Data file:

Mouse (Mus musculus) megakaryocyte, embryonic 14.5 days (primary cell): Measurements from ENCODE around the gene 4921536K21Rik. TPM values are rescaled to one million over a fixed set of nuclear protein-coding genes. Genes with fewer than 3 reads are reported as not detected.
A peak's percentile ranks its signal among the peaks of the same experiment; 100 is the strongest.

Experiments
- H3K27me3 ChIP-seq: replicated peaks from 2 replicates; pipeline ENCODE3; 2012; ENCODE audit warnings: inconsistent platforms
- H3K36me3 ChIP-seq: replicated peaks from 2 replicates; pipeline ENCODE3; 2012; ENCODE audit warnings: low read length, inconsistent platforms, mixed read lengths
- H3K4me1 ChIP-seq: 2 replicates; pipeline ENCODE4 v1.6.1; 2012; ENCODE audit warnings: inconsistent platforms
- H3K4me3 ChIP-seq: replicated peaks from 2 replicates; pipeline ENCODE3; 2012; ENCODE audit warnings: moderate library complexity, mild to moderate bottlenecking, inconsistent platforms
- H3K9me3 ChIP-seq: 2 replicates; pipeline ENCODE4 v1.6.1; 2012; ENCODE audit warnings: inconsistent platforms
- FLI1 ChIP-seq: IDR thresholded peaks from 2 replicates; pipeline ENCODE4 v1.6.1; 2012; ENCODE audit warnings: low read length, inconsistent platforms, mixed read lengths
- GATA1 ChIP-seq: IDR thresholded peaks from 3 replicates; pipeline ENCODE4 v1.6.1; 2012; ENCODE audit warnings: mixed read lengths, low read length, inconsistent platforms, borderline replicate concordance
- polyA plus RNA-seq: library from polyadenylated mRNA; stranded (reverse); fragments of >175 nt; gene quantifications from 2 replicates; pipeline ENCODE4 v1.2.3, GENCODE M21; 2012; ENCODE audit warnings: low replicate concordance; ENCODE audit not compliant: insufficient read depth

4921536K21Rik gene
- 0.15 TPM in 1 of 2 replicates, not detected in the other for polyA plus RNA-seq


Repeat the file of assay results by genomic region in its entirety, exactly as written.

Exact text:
Mouse (Mus musculus) megakaryocyte, embryonic 14.5 days (primary cell): Measurements from ENCODE around the gene 4921536K21Rik. TPM values are rescaled to one million over a fixed set of nuclear protein-coding genes. Genes with fewer than 3 reads are reported as not detected.
A peak's percentile ranks its signal among the peaks of the same experiment; 100 is the strongest.

Experiments
- H3K27me3 ChIP-seq: replicated peaks from 2 replicates; pipeline ENCODE3; 2012; ENCODE audit warnings: inconsistent platforms
- H3K36me3 ChIP-seq: replicated peaks from 2 replicates; pipeline ENCODE3; 2012; ENCODE audit warnings: low read length, inconsistent platforms, mixed read lengths
- H3K4me1 ChIP-seq: 2 replicates; pipeline ENCODE4 v1.6.1; 2012; ENCODE audit warnings: inconsistent platforms
- H3K4me3 ChIP-seq: replicated peaks from 2 replicates; pipeline ENCODE3; 2012; ENCODE audit warnings: moderate library complexity, mild to moderate bottlenecking, inconsistent platforms
- H3K9me3 ChIP-seq: 2 replicates; pipeline ENCODE4 v1.6.1; 2012; ENCODE audit warnings: inconsistent platforms
- FLI1 ChIP-seq: IDR thresholded peaks from 2 replicates; pipeline ENCODE4 v1.6.1; 2012; ENCODE audit warnings: low read length, inconsistent platforms, mixed read lengths
- GATA1 ChIP-seq: IDR thresholded peaks from 3 replicates; pipeline ENCODE4 v1.6.1; 2012; ENCODE audit warnings: mixed read lengths, low read length, inconsistent platforms, borderline replicate concordance
- polyA plus RNA-seq: library from polyadenylated mRNA; stranded (reverse); fragments of >175 nt; gene quantifications from 2 replicates; pipeline ENCODE4 v1.2.3, GENCODE M21; 2012; ENCODE audit warnings: low replicate concordance; ENCODE audit not compliant: insufficient read depth

4921536K21Rik gene
- 0.15 TPM in 1 of 2 replicates, not detected in the other for polyA plus RNA-seq